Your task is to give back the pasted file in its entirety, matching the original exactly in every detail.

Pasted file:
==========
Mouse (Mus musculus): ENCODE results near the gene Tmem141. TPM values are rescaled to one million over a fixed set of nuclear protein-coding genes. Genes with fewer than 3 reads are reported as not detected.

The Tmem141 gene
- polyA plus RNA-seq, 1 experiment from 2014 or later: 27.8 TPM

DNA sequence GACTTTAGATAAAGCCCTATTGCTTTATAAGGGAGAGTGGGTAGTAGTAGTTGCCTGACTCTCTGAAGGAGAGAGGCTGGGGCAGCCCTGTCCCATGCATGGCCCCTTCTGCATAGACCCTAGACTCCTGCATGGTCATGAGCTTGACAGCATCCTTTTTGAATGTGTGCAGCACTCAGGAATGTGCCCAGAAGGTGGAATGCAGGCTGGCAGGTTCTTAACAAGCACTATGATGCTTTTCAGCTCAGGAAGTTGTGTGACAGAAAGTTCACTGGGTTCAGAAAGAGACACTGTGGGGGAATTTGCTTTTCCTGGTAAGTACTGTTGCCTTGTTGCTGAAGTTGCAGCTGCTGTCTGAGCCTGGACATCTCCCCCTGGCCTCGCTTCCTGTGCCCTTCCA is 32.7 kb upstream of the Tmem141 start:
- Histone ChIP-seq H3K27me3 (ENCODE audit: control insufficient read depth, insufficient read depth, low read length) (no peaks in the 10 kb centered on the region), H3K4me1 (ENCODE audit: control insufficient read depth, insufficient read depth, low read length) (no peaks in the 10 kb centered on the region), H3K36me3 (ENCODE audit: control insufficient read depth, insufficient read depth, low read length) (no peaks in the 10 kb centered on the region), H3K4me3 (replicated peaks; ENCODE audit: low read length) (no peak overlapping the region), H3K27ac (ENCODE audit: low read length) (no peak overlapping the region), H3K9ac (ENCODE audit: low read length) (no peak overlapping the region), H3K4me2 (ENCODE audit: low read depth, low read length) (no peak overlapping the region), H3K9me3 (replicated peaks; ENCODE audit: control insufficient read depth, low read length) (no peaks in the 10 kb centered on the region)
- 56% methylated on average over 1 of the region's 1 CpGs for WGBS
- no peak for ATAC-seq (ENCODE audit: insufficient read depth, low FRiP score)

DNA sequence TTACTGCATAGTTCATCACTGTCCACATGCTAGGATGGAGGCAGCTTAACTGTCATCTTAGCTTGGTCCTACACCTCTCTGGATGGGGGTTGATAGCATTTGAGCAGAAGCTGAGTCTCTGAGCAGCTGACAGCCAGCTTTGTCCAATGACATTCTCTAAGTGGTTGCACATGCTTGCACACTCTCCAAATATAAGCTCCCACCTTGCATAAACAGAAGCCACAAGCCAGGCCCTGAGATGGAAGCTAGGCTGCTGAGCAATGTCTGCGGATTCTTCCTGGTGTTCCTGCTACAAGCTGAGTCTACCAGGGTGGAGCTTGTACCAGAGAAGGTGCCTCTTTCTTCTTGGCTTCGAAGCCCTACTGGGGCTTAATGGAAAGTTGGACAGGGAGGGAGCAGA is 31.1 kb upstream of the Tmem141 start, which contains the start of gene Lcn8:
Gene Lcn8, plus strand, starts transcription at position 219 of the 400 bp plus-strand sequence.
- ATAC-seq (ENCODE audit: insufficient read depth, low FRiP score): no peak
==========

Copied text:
Mouse (Mus musculus): ENCODE results near the gene Tmem141. TPM values are rescaled to one million over a fixed set of nuclear protein-coding genes. Genes with fewer than 3 reads are reported as not detected.

The Tmem141 gene
- polyA plus RNA-seq, 1 experiment from 2014 or later: 27.8 TPM

DNA sequence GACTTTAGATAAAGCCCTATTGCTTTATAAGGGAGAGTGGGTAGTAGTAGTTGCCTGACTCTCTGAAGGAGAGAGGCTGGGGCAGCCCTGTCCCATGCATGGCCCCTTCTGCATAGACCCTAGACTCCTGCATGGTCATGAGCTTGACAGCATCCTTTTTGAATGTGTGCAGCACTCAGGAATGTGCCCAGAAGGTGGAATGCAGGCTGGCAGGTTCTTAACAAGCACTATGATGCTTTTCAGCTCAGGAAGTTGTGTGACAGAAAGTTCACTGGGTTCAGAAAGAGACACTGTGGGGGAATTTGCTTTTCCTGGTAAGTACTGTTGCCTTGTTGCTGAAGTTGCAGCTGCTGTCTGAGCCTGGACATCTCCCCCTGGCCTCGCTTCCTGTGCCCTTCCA is 32.7 kb upstream of the Tmem141 start:
- Histone ChIP-seq H3K27me3 (ENCODE audit: control insufficient read depth, insufficient read depth, low read length) (no peaks in the 10 kb centered on the region), H3K4me1 (ENCODE audit: control insufficient read depth, insufficient read depth, low read length) (no peaks in the 10 kb centered on the region), H3K36me3 (ENCODE audit: control insufficient read depth, insufficient read depth, low read length) (no peaks in the 10 kb centered on the region), H3K4me3 (replicated peaks; ENCODE audit: low read length) (no peak overlapping the region), H3K27ac (ENCODE audit: low read length) (no peak overlapping the region), H3K9ac (ENCODE audit: low read length) (no peak overlapping the region), H3K4me2 (ENCODE audit: low read depth, low read length) (no peak overlapping the region), H3K9me3 (replicated peaks; ENCODE audit: control insufficient read depth, low read length) (no peaks in the 10 kb centered on the region)
- 56% methylated on average over 1 of the region's 1 CpGs for WGBS
- no peak for ATAC-seq (ENCODE audit: insufficient read depth, low FRiP score)

DNA sequence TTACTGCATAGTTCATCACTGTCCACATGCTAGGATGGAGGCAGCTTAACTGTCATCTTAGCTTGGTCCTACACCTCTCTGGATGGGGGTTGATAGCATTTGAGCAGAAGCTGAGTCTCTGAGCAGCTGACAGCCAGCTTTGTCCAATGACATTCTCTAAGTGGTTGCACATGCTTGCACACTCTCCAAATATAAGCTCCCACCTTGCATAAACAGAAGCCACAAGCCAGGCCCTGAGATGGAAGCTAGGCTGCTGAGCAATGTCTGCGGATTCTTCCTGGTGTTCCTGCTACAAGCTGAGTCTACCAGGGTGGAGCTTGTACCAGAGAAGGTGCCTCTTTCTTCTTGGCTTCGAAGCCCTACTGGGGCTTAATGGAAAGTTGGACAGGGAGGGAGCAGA is 31.1 kb upstream of the Tmem141 start, which contains the start of gene Lcn8:
Gene Lcn8, plus strand, starts transcription at position 219 of the 400 bp plus-strand sequence.
- ATAC-seq (ENCODE audit: insufficient read depth, low FRiP score): no peak